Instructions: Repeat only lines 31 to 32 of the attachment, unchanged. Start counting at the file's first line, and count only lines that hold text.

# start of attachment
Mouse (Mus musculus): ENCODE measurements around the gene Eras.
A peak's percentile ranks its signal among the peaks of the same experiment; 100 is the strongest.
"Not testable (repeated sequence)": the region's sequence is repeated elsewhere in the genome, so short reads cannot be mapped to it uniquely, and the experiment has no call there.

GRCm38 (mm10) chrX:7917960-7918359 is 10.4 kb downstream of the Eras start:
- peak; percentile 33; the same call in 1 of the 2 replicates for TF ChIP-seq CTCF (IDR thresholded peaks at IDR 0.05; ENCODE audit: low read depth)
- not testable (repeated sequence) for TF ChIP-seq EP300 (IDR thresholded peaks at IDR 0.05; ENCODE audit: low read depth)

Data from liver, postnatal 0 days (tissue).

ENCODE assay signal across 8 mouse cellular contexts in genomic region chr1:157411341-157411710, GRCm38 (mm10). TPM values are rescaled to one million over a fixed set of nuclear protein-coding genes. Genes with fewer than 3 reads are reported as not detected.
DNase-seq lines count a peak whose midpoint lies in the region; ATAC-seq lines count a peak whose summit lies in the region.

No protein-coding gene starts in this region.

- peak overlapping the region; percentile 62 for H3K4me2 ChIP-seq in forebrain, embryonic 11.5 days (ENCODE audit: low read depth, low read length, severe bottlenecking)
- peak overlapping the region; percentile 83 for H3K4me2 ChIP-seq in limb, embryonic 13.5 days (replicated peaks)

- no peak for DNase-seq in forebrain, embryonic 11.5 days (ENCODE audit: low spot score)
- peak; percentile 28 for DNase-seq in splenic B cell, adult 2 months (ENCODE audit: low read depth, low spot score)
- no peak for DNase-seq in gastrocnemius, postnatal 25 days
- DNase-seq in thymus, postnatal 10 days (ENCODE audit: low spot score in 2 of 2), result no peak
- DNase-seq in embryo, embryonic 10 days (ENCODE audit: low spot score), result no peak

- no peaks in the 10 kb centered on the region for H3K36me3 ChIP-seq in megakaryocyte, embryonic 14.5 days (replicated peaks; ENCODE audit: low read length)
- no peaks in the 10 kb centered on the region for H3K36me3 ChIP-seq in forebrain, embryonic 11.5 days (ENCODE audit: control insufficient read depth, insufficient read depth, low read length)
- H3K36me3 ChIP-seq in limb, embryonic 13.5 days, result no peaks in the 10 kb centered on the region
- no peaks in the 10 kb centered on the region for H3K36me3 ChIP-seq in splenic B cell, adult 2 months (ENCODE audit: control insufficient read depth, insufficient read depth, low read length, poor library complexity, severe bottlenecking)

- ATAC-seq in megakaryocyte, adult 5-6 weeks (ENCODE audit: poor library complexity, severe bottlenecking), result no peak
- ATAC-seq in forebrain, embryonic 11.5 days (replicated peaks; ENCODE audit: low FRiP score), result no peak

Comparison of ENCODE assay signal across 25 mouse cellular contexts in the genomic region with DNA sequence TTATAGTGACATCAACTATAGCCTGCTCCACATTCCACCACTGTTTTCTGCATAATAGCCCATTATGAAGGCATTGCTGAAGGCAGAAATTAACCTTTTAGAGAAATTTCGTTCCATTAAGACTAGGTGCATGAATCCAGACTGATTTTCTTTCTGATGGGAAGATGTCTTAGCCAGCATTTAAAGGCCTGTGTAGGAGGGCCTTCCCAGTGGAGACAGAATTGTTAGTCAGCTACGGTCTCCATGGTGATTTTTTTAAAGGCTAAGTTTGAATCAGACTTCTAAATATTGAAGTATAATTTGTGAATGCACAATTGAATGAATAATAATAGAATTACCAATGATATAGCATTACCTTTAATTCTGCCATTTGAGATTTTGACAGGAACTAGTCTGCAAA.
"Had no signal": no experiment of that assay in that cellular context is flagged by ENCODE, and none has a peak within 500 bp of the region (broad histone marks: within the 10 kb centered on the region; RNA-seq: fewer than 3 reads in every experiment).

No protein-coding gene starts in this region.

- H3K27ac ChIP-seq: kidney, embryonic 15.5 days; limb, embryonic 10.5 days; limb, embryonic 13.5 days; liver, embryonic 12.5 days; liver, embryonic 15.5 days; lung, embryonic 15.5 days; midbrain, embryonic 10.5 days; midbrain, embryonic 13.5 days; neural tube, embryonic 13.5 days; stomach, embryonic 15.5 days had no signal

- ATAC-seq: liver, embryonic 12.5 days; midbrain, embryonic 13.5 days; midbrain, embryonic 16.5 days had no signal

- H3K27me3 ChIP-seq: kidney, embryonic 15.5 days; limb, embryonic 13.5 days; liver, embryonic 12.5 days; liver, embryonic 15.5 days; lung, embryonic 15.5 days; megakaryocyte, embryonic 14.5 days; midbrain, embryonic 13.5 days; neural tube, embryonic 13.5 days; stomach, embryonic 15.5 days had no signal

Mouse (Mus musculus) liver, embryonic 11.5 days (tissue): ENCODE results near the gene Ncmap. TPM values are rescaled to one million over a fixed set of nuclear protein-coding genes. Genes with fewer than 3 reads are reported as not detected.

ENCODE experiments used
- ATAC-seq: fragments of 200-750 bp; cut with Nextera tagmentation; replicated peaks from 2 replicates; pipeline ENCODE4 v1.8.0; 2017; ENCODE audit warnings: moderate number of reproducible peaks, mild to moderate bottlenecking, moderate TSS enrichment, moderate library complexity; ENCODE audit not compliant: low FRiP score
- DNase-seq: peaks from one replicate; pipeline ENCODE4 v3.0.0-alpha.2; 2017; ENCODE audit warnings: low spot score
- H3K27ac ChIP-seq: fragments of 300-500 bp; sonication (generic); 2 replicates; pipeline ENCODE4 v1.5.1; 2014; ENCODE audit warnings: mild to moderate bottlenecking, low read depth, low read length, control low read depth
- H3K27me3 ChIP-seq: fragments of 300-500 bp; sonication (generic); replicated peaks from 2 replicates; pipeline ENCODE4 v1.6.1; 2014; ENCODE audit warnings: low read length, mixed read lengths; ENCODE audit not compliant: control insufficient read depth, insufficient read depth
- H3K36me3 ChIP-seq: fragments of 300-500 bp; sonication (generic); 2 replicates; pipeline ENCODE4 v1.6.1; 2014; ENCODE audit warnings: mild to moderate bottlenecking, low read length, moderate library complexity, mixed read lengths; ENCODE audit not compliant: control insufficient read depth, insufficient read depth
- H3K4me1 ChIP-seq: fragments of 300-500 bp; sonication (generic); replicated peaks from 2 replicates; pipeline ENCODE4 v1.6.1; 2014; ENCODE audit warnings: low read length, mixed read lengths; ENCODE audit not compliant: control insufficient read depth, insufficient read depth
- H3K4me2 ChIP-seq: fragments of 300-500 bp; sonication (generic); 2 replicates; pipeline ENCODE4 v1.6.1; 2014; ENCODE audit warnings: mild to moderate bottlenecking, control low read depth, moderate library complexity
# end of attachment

ENCODE experiments used
- ATAC-seq: fragments of 200-750 bp; cut with Nextera tagmentation; replicated peaks from 2 replicates; pipeline ENCODE4 v1.8.0; 2017; ENCODE audit warnings: moderate number of reproducible peaks, mild to moderate bottlenecking, moderate TSS enrichment, moderate library complexity; ENCODE audit not compliant: low FRiP score